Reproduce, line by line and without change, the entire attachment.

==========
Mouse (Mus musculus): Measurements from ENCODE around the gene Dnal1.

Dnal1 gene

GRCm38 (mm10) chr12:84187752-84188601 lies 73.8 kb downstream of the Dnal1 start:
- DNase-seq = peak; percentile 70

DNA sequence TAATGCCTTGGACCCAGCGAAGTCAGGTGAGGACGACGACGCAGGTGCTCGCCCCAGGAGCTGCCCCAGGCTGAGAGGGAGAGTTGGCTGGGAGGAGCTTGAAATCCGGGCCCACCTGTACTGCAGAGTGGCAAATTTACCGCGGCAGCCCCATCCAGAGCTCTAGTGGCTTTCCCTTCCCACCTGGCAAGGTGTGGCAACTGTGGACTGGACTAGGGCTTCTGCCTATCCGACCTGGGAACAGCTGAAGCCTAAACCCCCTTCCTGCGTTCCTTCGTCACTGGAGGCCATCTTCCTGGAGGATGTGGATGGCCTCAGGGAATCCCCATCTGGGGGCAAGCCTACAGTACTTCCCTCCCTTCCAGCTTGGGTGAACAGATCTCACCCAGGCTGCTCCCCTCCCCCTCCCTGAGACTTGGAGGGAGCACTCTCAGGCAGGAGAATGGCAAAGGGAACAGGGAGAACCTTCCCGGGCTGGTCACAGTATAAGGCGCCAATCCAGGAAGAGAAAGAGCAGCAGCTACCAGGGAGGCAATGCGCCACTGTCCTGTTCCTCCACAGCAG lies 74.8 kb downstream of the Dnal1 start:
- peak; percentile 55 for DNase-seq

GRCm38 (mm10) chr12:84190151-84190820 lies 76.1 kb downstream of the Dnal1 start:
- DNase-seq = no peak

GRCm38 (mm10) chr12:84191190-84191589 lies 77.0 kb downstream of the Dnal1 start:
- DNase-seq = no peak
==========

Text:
Mouse (Mus musculus): Measurements from ENCODE around the gene Dnal1.

Dnal1 gene

GRCm38 (mm10) chr12:84187752-84188601 lies 73.8 kb downstream of the Dnal1 start:
- DNase-seq = peak; percentile 70

DNA sequence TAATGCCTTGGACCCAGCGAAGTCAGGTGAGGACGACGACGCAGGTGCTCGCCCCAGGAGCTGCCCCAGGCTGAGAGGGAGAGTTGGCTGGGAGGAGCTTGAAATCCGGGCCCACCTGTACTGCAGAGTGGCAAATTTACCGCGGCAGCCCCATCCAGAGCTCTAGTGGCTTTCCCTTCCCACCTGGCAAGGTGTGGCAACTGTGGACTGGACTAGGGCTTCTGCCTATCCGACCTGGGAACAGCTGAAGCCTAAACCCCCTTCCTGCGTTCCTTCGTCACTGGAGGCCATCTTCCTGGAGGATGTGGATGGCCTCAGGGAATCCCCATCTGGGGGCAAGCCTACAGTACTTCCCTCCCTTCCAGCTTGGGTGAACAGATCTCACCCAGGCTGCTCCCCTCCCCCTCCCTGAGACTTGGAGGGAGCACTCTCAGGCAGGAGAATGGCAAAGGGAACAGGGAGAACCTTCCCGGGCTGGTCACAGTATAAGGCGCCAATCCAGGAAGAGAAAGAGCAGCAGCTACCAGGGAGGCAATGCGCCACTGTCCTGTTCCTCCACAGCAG lies 74.8 kb downstream of the Dnal1 start:
- peak; percentile 55 for DNase-seq

GRCm38 (mm10) chr12:84190151-84190820 lies 76.1 kb downstream of the Dnal1 start:
- DNase-seq = no peak

GRCm38 (mm10) chr12:84191190-84191589 lies 77.0 kb downstream of the Dnal1 start:
- DNase-seq = no peak